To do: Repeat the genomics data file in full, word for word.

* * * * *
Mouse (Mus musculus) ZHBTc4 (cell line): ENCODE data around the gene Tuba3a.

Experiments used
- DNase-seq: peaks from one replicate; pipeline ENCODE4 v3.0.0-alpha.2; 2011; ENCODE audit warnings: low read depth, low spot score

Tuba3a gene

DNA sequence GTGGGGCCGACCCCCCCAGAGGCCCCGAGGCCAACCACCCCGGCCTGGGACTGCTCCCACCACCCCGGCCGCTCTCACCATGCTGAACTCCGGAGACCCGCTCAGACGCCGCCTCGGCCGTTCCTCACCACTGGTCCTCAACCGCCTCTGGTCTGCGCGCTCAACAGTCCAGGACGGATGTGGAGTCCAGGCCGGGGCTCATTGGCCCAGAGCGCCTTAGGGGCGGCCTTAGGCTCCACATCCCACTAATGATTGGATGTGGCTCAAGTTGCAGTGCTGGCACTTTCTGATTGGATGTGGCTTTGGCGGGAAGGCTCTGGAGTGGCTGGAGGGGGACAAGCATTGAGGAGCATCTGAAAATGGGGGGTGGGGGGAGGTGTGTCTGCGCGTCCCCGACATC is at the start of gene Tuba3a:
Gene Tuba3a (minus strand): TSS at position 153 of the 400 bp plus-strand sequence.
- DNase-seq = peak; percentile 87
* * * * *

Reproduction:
Mouse (Mus musculus) ZHBTc4 (cell line): ENCODE data around the gene Tuba3a.

Experiments used
- DNase-seq: peaks from one replicate; pipeline ENCODE4 v3.0.0-alpha.2; 2011; ENCODE audit warnings: low read depth, low spot score

Tuba3a gene

DNA sequence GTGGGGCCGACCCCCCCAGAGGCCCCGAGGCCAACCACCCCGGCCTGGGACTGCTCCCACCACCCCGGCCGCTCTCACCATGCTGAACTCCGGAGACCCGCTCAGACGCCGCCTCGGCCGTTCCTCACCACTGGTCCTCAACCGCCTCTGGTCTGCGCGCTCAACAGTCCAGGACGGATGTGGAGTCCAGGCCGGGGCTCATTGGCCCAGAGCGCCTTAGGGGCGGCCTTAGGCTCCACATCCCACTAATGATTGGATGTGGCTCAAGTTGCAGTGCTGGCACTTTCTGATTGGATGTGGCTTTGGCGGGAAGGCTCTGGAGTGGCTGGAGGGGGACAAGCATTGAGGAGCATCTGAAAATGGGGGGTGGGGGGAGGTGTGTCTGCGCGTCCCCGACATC is at the start of gene Tuba3a:
Gene Tuba3a (minus strand): TSS at position 153 of the 400 bp plus-strand sequence.
- DNase-seq = peak; percentile 87